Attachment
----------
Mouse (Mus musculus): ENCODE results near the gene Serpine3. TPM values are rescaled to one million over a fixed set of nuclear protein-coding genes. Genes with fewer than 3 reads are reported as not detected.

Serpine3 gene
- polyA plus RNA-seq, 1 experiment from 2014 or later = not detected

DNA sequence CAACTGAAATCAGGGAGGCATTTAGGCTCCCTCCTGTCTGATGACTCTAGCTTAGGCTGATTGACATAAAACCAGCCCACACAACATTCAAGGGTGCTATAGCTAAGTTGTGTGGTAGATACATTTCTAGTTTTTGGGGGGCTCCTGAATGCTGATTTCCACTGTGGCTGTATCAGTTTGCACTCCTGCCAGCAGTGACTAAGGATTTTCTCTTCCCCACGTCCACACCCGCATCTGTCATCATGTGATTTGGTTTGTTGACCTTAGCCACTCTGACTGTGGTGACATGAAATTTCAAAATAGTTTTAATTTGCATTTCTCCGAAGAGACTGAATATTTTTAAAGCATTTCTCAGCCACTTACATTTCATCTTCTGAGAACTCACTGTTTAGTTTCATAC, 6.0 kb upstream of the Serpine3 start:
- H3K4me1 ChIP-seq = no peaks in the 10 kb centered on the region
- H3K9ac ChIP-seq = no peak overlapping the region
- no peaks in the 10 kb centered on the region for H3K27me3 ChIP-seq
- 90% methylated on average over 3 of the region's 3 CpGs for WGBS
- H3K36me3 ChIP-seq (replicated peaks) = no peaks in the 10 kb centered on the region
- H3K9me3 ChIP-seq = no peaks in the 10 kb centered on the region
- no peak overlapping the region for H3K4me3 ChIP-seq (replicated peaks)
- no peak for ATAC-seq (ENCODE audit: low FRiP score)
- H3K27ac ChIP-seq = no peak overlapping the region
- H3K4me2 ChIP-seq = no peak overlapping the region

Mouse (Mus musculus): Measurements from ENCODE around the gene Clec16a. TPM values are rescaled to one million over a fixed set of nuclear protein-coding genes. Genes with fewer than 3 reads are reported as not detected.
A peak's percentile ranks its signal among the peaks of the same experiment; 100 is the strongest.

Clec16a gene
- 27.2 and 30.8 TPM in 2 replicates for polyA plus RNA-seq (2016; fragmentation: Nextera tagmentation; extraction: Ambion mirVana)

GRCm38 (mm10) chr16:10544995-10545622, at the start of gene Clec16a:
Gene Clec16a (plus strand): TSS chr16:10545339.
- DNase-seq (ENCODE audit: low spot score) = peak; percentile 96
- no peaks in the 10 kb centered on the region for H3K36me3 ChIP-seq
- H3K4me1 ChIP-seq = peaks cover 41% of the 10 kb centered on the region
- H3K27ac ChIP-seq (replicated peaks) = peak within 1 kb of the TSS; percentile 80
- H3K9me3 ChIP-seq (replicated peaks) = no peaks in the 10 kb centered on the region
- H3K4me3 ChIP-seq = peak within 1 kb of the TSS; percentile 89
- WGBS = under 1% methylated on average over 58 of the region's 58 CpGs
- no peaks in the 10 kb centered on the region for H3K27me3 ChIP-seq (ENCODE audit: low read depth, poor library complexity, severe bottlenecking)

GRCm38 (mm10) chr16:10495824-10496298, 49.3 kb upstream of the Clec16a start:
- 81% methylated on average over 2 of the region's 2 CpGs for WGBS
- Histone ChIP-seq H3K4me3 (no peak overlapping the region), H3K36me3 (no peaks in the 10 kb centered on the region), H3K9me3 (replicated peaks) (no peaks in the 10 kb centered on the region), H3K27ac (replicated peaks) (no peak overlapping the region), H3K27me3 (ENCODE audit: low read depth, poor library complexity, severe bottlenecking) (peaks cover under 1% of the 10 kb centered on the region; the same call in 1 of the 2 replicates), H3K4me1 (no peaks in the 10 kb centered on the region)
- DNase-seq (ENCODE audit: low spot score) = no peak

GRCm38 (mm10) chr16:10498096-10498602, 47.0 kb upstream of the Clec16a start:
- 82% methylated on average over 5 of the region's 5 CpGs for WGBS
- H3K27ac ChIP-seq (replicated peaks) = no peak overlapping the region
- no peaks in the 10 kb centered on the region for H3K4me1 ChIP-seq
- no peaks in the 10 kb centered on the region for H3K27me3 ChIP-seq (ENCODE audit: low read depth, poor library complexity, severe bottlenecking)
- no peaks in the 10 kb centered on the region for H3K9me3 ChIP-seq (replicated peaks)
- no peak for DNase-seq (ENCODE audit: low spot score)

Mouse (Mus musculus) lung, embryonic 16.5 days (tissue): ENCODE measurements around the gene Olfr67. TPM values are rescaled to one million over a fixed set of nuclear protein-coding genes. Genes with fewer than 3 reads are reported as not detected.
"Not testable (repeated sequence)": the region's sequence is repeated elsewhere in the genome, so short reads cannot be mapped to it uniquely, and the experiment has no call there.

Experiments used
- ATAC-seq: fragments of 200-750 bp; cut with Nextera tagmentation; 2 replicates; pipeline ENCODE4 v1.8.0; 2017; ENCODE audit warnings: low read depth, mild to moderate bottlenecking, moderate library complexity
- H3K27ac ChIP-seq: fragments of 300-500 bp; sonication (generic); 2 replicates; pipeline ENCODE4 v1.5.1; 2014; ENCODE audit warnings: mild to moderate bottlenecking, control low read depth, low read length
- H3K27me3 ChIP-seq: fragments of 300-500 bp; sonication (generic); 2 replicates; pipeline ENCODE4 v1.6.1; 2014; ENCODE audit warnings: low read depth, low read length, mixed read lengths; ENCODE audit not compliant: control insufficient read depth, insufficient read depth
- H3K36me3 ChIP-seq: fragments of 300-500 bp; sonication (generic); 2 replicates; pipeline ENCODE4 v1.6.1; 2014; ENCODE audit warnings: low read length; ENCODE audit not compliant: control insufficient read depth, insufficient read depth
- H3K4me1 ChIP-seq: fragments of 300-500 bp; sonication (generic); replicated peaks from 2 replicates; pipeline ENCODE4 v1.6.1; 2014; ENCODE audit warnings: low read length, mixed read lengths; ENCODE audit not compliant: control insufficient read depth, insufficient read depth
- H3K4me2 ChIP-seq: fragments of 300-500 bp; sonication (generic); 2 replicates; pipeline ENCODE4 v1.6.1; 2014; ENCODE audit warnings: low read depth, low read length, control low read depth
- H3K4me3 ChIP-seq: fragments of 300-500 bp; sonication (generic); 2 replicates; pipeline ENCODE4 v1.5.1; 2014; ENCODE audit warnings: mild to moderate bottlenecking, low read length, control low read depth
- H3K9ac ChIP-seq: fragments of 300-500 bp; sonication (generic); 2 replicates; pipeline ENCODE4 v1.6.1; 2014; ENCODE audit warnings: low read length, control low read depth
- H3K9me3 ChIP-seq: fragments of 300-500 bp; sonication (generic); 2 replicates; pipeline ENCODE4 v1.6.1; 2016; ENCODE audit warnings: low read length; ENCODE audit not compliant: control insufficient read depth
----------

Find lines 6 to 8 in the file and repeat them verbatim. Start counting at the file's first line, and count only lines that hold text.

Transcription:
- H3K9ac ChIP-seq = no peak overlapping the region
- no peaks in the 10 kb centered on the region for H3K27me3 ChIP-seq
- 90% methylated on average over 3 of the region's 3 CpGs for WGBS